Login (DCU Staff Only)
Login (DCU Staff Only)

DORAS | DCU Research Repository

Explore open access research and scholarly works from DCU

Advanced Search

A discourse analysis of psychotherapists’ account of their work with people who are taking prescribed anti-depressant medication.

Mulligan, Nigel (2015) A discourse analysis of psychotherapists’ account of their work with people who are taking prescribed anti-depressant medication. Doctor of Psychotherapy thesis, Dublin City University.

Rates of depression are growing worldwide. Depression usually involves symptoms such as negative thinking, feelings of helplessness and a loss of energy and it can also affect physical ill health. The causes of depression can be attributed to a number of interrelated factors including biological, psychological and social elements. Recommended treatment interventions for symptoms of depression include anti-depressant medication and psychotherapy. Certain anti-depressants can cause unpleasant side effects with some people. There is little research or literature investigating the clinical observations and insights of psychotherapists regarding the impact of anti-depressant medication on their work and the potential issues therein. Within this Discourse Analysis study, individual interviews were carried out with seven psychotherapists from varied therapeutic orientations. The semi-structured interviews enquired as to whether and how psychotherapists make any adjustments to their therapeutic approach when working with people taking anti-depressant medication. The transcribed interviews were analysed using a Lacanian Discourse Analysis (LDA) method. Section one of the findings found diverse experiences of working with clients and emerging conflict in application of their theoretical model to clinical practice. Section two examines operative discourses shaping the participants speech; these included the dialectic between ‘psychology and biology’, ‘discourses on depression’ and the discourses on ‘the body’. Section three of the findings is entitled the ‘shared medical world’ and it encapsulates the multiple conscious and unconscious relationships when working with clients and the different roles that a psychotherapist can embody. This study highlighted some of the complexities when working with symptoms of depression and potential effects of medication but emphasises the importance of therapists to critically situate themselves in a position that they can attend to the meaning of the medication for themselves and the client in the therapeutic relationship. The psychotherapist can take into account what the client knows of his or her own symptoms, medication and recovery; but the therapist also needs to hold a flexible hypothesis and situate themselves somewhere on the ‘continuum of positions’ and critically consider what therapeutic model and skills are appropriate in light of the presenting client. This research has implications for psychotherapists in collaboration with medical practitioners for treating depression, and recommends that psychotherapy is a prioritised treatment for all cases of depression over antidepressant medication, but if anti-depressant medications are prescribed, it is important that psychotherapy is offered. This research offers a therapeutic lens for conceptualising and working with clients who have symptoms of depression and taking anti-depressant medication. There are also implications for future research related to this area of work.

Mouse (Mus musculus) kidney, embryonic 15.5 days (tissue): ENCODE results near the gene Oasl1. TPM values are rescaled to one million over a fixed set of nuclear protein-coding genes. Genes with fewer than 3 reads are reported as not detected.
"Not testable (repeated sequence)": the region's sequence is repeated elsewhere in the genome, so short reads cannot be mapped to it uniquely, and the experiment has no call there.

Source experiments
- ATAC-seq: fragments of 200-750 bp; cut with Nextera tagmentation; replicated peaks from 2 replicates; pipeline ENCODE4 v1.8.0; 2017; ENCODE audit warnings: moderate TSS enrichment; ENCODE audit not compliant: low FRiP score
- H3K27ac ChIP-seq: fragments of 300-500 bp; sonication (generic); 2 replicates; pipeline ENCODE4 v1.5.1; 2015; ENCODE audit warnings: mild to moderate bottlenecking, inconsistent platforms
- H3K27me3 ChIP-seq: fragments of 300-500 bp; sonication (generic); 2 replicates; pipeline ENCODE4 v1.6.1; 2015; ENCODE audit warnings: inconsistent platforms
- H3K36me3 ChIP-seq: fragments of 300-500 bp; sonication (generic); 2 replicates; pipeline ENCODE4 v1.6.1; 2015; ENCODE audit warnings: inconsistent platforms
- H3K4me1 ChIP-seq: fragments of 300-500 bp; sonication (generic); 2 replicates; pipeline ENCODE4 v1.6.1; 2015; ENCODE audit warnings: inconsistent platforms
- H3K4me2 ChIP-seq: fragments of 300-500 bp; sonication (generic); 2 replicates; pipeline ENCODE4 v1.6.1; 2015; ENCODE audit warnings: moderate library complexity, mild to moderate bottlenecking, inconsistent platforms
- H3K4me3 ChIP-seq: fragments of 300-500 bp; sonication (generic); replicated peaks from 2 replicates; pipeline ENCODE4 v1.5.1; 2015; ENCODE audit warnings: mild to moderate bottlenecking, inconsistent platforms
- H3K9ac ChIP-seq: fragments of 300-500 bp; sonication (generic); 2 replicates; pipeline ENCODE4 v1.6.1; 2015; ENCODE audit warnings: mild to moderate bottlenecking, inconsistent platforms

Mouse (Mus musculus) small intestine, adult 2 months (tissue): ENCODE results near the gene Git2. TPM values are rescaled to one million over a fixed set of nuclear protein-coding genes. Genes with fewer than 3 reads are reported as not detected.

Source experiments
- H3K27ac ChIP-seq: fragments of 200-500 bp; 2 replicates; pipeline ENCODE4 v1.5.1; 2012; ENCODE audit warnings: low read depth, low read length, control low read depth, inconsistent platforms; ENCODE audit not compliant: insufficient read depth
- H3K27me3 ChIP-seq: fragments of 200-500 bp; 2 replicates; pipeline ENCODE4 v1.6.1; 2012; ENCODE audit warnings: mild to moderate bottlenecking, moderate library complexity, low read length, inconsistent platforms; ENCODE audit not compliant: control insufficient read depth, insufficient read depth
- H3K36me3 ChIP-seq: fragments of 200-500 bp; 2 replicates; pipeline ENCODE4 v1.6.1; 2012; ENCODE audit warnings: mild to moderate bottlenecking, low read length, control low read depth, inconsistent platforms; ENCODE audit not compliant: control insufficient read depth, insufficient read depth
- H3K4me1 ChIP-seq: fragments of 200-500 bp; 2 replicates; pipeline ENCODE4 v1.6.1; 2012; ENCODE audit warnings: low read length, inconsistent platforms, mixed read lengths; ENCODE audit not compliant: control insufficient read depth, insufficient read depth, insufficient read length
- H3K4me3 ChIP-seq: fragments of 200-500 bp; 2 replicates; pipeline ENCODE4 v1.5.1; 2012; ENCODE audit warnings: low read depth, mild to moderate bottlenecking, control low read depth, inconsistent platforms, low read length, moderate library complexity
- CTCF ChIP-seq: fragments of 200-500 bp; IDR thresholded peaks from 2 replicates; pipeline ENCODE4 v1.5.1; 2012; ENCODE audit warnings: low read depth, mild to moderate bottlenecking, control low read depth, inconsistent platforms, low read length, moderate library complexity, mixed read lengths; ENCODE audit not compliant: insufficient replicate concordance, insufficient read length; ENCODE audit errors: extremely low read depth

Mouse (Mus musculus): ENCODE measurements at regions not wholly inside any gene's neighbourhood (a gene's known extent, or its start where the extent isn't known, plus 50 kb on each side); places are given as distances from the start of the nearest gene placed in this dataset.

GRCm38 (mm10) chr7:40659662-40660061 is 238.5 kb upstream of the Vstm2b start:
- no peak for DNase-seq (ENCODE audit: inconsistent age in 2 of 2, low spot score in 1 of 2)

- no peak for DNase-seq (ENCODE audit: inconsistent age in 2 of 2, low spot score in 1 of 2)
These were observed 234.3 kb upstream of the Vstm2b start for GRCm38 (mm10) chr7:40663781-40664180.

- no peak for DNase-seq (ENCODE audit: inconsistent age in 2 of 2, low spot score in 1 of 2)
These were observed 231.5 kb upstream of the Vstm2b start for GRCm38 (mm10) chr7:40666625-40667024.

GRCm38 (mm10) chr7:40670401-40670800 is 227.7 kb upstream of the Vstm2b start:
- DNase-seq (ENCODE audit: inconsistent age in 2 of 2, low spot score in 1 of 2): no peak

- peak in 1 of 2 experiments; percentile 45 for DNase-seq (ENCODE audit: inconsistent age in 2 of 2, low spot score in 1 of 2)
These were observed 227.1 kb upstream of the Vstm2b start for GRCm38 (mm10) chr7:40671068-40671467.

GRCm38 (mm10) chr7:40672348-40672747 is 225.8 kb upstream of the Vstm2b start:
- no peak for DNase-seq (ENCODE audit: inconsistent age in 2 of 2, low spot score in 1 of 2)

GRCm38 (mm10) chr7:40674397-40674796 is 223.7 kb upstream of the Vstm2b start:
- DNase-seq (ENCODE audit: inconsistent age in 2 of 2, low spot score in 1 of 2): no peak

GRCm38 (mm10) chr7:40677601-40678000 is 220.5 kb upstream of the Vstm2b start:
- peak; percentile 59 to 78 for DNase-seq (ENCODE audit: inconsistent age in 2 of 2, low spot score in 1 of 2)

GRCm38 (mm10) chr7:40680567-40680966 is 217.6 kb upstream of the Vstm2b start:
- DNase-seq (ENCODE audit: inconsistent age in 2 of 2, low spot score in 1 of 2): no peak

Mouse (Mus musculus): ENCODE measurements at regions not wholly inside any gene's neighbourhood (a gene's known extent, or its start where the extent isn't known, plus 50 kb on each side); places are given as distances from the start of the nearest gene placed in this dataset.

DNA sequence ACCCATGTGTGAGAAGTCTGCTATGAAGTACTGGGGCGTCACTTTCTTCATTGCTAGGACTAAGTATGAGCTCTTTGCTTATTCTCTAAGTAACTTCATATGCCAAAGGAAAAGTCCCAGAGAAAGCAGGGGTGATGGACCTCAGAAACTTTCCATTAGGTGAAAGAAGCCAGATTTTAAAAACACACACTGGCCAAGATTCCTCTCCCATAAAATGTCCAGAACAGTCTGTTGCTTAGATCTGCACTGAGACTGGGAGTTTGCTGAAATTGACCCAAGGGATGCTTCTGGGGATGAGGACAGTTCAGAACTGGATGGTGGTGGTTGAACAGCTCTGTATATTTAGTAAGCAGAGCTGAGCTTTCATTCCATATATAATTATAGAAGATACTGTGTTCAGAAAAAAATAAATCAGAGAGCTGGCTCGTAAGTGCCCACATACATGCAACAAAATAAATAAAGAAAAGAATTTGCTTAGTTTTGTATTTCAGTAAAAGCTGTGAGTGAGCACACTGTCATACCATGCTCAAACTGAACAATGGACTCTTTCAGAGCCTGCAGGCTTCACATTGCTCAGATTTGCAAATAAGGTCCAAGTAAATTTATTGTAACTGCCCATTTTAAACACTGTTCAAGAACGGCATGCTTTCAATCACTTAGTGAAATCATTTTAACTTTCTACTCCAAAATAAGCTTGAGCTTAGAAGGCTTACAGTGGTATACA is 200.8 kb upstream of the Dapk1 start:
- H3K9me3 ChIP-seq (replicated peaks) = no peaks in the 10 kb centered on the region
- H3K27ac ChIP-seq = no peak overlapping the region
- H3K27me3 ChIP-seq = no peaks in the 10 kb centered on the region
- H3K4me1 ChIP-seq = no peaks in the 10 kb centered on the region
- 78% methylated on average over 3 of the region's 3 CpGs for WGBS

Item Type:Thesis (Doctor of Psychotherapy)
Date of Award:March 2015
Supervisor(s):Moore, Gerard and Matthews, Anne
Uncontrolled Keywords:Psychotherapy; Depression; Treatment
DCU Faculties and Centres:DCU Faculties and Schools > Faculty of Science and Health > School of Nursing and Human Sciences
Use License:This item is licensed under a Creative Commons Attribution-NonCommercial-No Derivative Works 3.0 License. View License
ID Code:20419
Deposited On:16 Apr 2015 13:09 by Anne Matthews . Last Modified 19 Jul 2018 15:05

Full text available as:

[thumbnail of Nigel_Mulligan.pdf]
PDF - Requires a PDF viewer such as GSview, Xpdf or Adobe Acrobat Reader


Downloads per month over past year

Archive Staff Only: edit this record